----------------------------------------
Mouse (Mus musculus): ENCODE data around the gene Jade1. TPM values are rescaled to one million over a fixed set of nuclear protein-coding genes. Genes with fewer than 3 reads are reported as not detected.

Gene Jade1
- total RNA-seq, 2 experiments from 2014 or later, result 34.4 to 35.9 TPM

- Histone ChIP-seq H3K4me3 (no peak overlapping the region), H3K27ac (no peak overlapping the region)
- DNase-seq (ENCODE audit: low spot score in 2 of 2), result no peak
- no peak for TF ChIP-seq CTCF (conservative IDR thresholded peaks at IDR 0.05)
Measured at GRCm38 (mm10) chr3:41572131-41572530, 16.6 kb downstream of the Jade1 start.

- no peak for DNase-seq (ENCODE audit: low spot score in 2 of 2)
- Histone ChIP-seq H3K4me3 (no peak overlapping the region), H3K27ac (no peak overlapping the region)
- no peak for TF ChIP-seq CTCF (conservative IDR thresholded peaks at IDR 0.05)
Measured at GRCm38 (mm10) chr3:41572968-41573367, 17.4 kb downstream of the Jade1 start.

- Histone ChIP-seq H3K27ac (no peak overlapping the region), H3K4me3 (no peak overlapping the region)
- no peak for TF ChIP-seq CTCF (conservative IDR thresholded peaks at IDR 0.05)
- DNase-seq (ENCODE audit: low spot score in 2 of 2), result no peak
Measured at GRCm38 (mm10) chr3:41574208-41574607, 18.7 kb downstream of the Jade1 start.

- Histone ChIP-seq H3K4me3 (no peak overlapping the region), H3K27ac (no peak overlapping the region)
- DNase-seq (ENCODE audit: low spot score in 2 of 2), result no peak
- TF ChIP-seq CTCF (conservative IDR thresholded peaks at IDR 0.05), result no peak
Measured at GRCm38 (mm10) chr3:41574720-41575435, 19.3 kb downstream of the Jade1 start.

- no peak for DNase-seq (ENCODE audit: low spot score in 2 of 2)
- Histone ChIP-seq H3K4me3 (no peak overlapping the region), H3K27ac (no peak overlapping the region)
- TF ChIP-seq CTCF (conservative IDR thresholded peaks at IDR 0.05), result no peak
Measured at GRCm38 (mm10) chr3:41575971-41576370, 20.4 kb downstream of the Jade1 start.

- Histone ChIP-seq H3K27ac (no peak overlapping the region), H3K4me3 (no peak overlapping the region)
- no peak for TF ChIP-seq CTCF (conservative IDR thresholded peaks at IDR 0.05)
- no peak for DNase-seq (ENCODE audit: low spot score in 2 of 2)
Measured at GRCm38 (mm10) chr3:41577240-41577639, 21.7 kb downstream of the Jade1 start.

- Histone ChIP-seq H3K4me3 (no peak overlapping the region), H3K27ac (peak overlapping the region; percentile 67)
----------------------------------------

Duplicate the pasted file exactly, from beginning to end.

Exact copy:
Mouse (Mus musculus): ENCODE data around the gene Jade1. TPM values are rescaled to one million over a fixed set of nuclear protein-coding genes. Genes with fewer than 3 reads are reported as not detected.

Gene Jade1
- total RNA-seq, 2 experiments from 2014 or later, result 34.4 to 35.9 TPM

- Histone ChIP-seq H3K4me3 (no peak overlapping the region), H3K27ac (no peak overlapping the region)
- DNase-seq (ENCODE audit: low spot score in 2 of 2), result no peak
- no peak for TF ChIP-seq CTCF (conservative IDR thresholded peaks at IDR 0.05)
Measured at GRCm38 (mm10) chr3:41572131-41572530, 16.6 kb downstream of the Jade1 start.

- no peak for DNase-seq (ENCODE audit: low spot score in 2 of 2)
- Histone ChIP-seq H3K4me3 (no peak overlapping the region), H3K27ac (no peak overlapping the region)
- no peak for TF ChIP-seq CTCF (conservative IDR thresholded peaks at IDR 0.05)
Measured at GRCm38 (mm10) chr3:41572968-41573367, 17.4 kb downstream of the Jade1 start.

- Histone ChIP-seq H3K27ac (no peak overlapping the region), H3K4me3 (no peak overlapping the region)
- no peak for TF ChIP-seq CTCF (conservative IDR thresholded peaks at IDR 0.05)
- DNase-seq (ENCODE audit: low spot score in 2 of 2), result no peak
Measured at GRCm38 (mm10) chr3:41574208-41574607, 18.7 kb downstream of the Jade1 start.

- Histone ChIP-seq H3K4me3 (no peak overlapping the region), H3K27ac (no peak overlapping the region)
- DNase-seq (ENCODE audit: low spot score in 2 of 2), result no peak
- TF ChIP-seq CTCF (conservative IDR thresholded peaks at IDR 0.05), result no peak
Measured at GRCm38 (mm10) chr3:41574720-41575435, 19.3 kb downstream of the Jade1 start.

- no peak for DNase-seq (ENCODE audit: low spot score in 2 of 2)
- Histone ChIP-seq H3K4me3 (no peak overlapping the region), H3K27ac (no peak overlapping the region)
- TF ChIP-seq CTCF (conservative IDR thresholded peaks at IDR 0.05), result no peak
Measured at GRCm38 (mm10) chr3:41575971-41576370, 20.4 kb downstream of the Jade1 start.

- Histone ChIP-seq H3K27ac (no peak overlapping the region), H3K4me3 (no peak overlapping the region)
- no peak for TF ChIP-seq CTCF (conservative IDR thresholded peaks at IDR 0.05)
- no peak for DNase-seq (ENCODE audit: low spot score in 2 of 2)
Measured at GRCm38 (mm10) chr3:41577240-41577639, 21.7 kb downstream of the Jade1 start.

- Histone ChIP-seq H3K4me3 (no peak overlapping the region), H3K27ac (peak overlapping the region; percentile 67)